6. I would have thought that land near the Ord River scheme would be the obvious choice. Lots of water, not much use for it, is what we’re told all the time. (Although I see a Chinese company is supposed to do the next stage of agricultural development. I’m guessing there’s still enough water and room for a whole city.)

    I’m not sure how the whole idea is meant to deal with people who become internal refugees to other parts of Australia after race riots, though.

    • Ken Parish says:

      Yes it might be a good idea to have more than one charter city/town, and Ord River area might be a good place for one of them, although it would be harder to stop refugee residents from doing a runner than from Melville island.

      • Oh, I have another idea: anyone who has been on a drive down the West side of Tasmania knows how really underpopulated and undeveloped it is. I’d have to look at a map, but a charter city down there would mean the “runners” might at least be confined to that big island! Sort of fits in with the history of the place, too…

        Hmm, Pieman River looks sort of unused, and seems to have a place at the end called Misery Island. Perfect!

  7. peter says:

    Interesting concept. Wasn’t there a suggestion of a Zionist state being offered in northern Australia post Balfour- pre WW2? Maybe we could brush off any plans that might be lying around in archives somewhere. Melville Island has appeal. Would a navigable port be included? If not an island for all the reasons given, what plans has Rio Tinto got for the soon to be mothballed Gove/Weipa? At least you would have the infrastructure of a modern town available. Re-starting an aluminium plant with some form of cheap energy…peddle power? I guess solar would not be sufficient.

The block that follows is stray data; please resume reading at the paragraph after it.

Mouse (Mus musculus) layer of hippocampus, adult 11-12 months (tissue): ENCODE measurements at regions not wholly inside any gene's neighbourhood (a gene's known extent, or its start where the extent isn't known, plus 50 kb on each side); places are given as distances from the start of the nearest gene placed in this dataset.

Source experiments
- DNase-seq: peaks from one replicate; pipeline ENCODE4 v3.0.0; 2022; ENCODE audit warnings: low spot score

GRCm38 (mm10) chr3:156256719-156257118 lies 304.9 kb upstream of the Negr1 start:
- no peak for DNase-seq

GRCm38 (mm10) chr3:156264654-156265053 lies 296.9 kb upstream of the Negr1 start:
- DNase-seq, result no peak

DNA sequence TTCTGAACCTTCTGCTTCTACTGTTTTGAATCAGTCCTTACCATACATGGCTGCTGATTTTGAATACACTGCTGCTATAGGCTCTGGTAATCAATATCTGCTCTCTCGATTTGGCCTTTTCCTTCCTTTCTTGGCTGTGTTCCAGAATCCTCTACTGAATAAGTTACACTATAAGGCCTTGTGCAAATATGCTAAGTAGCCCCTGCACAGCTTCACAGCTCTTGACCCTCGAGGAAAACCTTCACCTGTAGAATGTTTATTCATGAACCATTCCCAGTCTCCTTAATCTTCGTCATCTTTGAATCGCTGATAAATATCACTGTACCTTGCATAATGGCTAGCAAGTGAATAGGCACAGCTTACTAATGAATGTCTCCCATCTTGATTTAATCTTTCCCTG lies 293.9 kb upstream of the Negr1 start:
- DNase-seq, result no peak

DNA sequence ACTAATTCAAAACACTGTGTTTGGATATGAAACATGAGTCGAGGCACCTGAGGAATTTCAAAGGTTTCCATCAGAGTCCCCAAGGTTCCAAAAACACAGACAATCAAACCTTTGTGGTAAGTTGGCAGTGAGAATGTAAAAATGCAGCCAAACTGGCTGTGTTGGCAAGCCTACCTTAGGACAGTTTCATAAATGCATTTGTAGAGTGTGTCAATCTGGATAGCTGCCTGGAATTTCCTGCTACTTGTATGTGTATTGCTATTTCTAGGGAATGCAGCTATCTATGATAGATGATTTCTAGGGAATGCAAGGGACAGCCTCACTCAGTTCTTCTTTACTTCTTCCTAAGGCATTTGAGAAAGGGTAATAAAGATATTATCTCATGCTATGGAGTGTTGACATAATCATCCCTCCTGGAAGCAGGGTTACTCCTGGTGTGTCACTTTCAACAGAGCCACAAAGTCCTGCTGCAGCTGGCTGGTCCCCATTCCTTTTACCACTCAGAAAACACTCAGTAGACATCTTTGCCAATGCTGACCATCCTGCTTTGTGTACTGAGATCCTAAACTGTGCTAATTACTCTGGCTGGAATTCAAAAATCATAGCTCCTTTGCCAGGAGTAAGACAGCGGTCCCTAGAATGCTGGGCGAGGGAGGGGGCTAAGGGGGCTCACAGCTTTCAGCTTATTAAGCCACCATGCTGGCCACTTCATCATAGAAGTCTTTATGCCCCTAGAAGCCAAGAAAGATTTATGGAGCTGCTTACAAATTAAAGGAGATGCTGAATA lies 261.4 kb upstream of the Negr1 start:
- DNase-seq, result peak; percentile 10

Anything would be better than the PNG/Cambodia/Bali Process/ UN HCR/Malaysia impasse, but if you could somehow harness whatever international motivation to act on this emigre problem then a charter-come-entrepot city should be examined.
    Incidently I thought Manus/Nauru/Christmas Island were costing us around three and a half billion a year. If so you could do start with such a budget.

  8. Hildy says:

    I like the idea, unfortunately it would be illegal under the refugee convention. (Another reason I advocate withdrawal from the refugee convention).

    Another idea I had for reducing pull factors is to introduce bridging / temporary protection visas, but only as an initial visa. Detention would be reserved for the period of identity, health / quarantine, and security checks – ie longer for those who have thrown away their passports. All services to non-citizens are chrageable, and conversion to an immigrant visa can occur through the standard channels (ie either skilled, family reunion, or SHP) iff the applicant is not in debt to the Commonwealth. Hence there is a strong negative incentive to trying to come by boat (monetary) and once here you still join the queue (but remain on a temporary visa until you do so).

  9. Oliver says:

    I love the idea of charter cities (in theory) and just had this thought myself. I’m not familiar with the legal and political intricacies (e.g. the refugee convention) that would prevent such a plan, so for a more pragmatic question, what steps would have to occur for such a charter city from being implemented? Of course, selection of a location and plenty of negotiation, but if everyone agreed, what would it actually look like going from zero to a year or two in?

    The idea of solving a broad human problem by settling a pioneering new colony is reminiscent of establishing a colony on Mars to protect against existential threats. Of course, settling with refugees rather than exceptionally well-trained astronauts would have far greater unpredictability. I actually think it would make a great premise for an inspirational series of fiction novels, following the lives of a couple of war-torn families as they try to make it in a brave new world. I’d love to read something like that to explore the challenges and novel solutions that would inevitably emerge in such a melting pot. Any authors out there?